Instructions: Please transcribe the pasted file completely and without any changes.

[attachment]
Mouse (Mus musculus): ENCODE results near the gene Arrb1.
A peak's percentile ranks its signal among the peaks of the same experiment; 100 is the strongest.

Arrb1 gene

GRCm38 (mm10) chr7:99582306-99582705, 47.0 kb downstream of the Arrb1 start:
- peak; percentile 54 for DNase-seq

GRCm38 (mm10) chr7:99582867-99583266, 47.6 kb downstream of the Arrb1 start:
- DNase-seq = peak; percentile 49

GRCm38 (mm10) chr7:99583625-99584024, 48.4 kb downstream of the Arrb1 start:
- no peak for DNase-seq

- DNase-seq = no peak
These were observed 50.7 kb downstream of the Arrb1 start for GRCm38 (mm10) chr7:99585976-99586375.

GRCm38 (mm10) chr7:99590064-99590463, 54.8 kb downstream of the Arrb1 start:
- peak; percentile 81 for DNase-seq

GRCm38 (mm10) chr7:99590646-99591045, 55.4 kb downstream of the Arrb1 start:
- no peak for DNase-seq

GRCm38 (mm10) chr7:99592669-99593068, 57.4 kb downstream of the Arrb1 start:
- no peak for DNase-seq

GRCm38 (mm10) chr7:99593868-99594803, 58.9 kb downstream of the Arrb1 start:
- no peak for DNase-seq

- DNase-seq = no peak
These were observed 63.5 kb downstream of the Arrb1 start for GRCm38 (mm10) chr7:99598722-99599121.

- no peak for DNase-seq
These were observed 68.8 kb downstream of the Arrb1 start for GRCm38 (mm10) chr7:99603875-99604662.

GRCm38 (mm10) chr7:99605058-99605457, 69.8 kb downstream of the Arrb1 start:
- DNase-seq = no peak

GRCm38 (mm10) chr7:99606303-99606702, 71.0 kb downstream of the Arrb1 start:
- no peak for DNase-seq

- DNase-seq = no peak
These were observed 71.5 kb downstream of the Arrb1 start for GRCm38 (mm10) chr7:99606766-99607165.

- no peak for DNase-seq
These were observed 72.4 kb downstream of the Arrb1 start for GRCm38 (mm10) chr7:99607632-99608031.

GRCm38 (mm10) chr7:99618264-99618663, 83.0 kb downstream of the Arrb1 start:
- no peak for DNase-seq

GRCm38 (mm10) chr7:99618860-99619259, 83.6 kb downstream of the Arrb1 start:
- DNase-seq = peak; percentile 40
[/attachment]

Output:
Mouse (Mus musculus): ENCODE results near the gene Arrb1.
A peak's percentile ranks its signal among the peaks of the same experiment; 100 is the strongest.

Arrb1 gene

GRCm38 (mm10) chr7:99582306-99582705, 47.0 kb downstream of the Arrb1 start:
- peak; percentile 54 for DNase-seq

GRCm38 (mm10) chr7:99582867-99583266, 47.6 kb downstream of the Arrb1 start:
- DNase-seq = peak; percentile 49

GRCm38 (mm10) chr7:99583625-99584024, 48.4 kb downstream of the Arrb1 start:
- no peak for DNase-seq

- DNase-seq = no peak
These were observed 50.7 kb downstream of the Arrb1 start for GRCm38 (mm10) chr7:99585976-99586375.

GRCm38 (mm10) chr7:99590064-99590463, 54.8 kb downstream of the Arrb1 start:
- peak; percentile 81 for DNase-seq

GRCm38 (mm10) chr7:99590646-99591045, 55.4 kb downstream of the Arrb1 start:
- no peak for DNase-seq

GRCm38 (mm10) chr7:99592669-99593068, 57.4 kb downstream of the Arrb1 start:
- no peak for DNase-seq

GRCm38 (mm10) chr7:99593868-99594803, 58.9 kb downstream of the Arrb1 start:
- no peak for DNase-seq

- DNase-seq = no peak
These were observed 63.5 kb downstream of the Arrb1 start for GRCm38 (mm10) chr7:99598722-99599121.

- no peak for DNase-seq
These were observed 68.8 kb downstream of the Arrb1 start for GRCm38 (mm10) chr7:99603875-99604662.

GRCm38 (mm10) chr7:99605058-99605457, 69.8 kb downstream of the Arrb1 start:
- DNase-seq = no peak

GRCm38 (mm10) chr7:99606303-99606702, 71.0 kb downstream of the Arrb1 start:
- no peak for DNase-seq

- DNase-seq = no peak
These were observed 71.5 kb downstream of the Arrb1 start for GRCm38 (mm10) chr7:99606766-99607165.

- no peak for DNase-seq
These were observed 72.4 kb downstream of the Arrb1 start for GRCm38 (mm10) chr7:99607632-99608031.

GRCm38 (mm10) chr7:99618264-99618663, 83.0 kb downstream of the Arrb1 start:
- no peak for DNase-seq

GRCm38 (mm10) chr7:99618860-99619259, 83.6 kb downstream of the Arrb1 start:
- DNase-seq = peak; percentile 40